Now in power for the past 20 years the ANC has taken measures which have severely undermined South Africa. Sure, they inherited a terrible legacy from apartheid. But 20 years on it is the measures taken by the ANC that are blighting the country’s hopes.
- Allowing corruption to become an acceptable part of ANC culture and refusing to hold leaders like Jacob Zuma to account for their misdeeds. The 700 allegations of corruption from the Arms Deal still hang over Zuma. Then there are the sums of public money spent on Nkandla. As well as the treatment of the Gupta family by ‘Number One’. Nor is Zuma alone. The ANC’s ranks in parliament include those against whom charges have actually been proved – including men like Tony Yengeni. Once a proud and upright party, the ANC today provides a safe haven for some of the more sleazy and disreputable members of society.
- Allowing key institutions to fall into disrepute. The parliament is no longer a place in which the executive is held to account. President Zuma has been shielded from tough questioning when he deigns to appear before it. Julius Malema’s EFF has caused a good deal of noise about this, but neither they nor the Democratic Alliance have been able to use parliament in the way in which the Constitution envisaged. Nor is it just parliament. The judiciary has been unable to deal with charges against the President. And the allegation that the Judge President of the Western Cape, Justice John Hlophe attempted to manipulate judges of the Constitutional Court has also never been resolved.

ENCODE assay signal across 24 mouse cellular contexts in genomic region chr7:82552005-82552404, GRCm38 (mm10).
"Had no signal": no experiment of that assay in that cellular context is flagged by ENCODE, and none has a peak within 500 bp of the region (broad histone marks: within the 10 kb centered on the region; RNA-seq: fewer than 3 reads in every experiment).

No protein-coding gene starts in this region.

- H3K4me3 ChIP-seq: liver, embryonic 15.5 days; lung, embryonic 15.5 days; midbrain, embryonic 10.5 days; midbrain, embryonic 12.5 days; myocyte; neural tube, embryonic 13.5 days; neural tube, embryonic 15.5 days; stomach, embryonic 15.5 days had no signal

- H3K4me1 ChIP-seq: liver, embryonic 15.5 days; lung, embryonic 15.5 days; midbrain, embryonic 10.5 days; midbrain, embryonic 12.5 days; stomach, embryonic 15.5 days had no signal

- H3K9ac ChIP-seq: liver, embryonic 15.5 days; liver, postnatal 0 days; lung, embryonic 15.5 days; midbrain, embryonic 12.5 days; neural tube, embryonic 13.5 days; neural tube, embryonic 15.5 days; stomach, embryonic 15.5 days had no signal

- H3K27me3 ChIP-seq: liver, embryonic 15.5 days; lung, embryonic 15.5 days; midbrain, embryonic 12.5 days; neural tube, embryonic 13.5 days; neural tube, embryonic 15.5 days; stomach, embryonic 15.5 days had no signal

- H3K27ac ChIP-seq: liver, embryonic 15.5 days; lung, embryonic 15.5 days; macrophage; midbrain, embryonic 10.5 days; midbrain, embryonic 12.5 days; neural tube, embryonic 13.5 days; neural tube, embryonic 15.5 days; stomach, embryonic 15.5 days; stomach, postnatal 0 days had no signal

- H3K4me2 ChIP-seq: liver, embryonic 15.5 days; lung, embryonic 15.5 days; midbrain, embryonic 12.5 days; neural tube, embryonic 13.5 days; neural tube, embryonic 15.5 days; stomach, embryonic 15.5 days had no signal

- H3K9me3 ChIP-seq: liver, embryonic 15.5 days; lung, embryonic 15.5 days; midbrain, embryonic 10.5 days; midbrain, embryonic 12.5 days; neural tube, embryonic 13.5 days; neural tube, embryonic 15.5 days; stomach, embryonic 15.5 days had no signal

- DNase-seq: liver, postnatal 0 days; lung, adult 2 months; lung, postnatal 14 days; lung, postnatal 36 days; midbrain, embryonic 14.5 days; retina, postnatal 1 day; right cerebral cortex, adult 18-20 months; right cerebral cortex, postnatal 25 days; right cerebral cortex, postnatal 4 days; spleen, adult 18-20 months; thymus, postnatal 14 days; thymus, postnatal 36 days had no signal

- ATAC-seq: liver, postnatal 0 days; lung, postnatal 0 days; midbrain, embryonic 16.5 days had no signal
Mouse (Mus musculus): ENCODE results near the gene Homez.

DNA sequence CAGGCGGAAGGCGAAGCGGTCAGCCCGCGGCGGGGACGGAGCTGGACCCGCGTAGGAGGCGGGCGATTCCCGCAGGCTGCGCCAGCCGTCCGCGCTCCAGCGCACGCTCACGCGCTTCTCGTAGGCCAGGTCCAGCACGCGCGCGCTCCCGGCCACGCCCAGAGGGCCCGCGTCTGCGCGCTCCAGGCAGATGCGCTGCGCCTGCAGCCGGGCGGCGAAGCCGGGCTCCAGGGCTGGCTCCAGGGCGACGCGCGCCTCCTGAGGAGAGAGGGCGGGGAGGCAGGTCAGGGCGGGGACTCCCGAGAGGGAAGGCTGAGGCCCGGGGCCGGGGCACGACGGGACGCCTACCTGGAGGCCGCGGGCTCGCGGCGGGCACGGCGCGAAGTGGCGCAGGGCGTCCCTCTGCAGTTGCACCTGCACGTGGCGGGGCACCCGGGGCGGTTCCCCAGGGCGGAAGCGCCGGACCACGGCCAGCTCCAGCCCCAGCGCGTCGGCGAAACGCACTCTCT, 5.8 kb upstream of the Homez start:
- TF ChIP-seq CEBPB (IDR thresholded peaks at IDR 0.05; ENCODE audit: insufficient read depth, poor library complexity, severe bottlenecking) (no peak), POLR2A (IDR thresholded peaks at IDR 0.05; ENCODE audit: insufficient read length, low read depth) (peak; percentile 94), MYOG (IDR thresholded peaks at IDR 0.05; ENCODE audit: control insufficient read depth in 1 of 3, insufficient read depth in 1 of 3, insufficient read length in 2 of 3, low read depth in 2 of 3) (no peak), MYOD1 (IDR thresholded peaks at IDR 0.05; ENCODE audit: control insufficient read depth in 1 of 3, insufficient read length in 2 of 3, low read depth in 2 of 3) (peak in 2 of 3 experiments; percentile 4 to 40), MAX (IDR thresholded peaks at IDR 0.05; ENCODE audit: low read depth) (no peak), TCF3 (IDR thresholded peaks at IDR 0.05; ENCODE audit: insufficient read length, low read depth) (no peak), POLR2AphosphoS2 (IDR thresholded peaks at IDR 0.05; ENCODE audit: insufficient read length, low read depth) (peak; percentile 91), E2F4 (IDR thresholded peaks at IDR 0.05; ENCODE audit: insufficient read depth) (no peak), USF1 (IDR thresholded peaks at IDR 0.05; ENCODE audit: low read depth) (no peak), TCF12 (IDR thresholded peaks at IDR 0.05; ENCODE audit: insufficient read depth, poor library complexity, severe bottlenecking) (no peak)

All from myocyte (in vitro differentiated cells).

- The economy is in the doldrums. Around a third of adults are unemployed and have little hope that this will change any time soon. South Africa’s credit rating is on the slide. In June Standard & Poors S&P’s gave South African debt its lowest investment grade — just one notch above “junk” status shunned by many investors. Transparency International’s corruption rating has moved in the same direction. Who would plan major investments in a country with this kind of record?
- Making friends with dictators. Once South Africa (and the ANC) was admired around the world. No longer. Its record of cosying up to men like Libya’s later leader, Colonel Gaddafi did South Africa no favours. Now it sees its best friends as Russia’s Putin and China’s Xi Jinping. Old allies in Europe and the USA are shunned or sneered at. In Africa, Zuma’s reliance on dictators like Angola’s Jose Eduardo dos Santos and support for Zimbabwe’s Robert Mugabe have also been far more damaging than is generally realised.
- Those old enemies of a secure, stable society – crime and violence – have been allowed to flourish. There were 16,259 murders in 2012/13 – or nearly 47 a day. Rape is at epidemic proportions, as is robbery. Yet there is no indication that the ANC, or Jacob Zuma, has the slightest idea what to do.
The real danger is cumulative: that South Africa gradually declines; not just sinking but slowly drowning. It is a depressing, avoidable fate.
Tomorrow I will publish five reasons for optimism.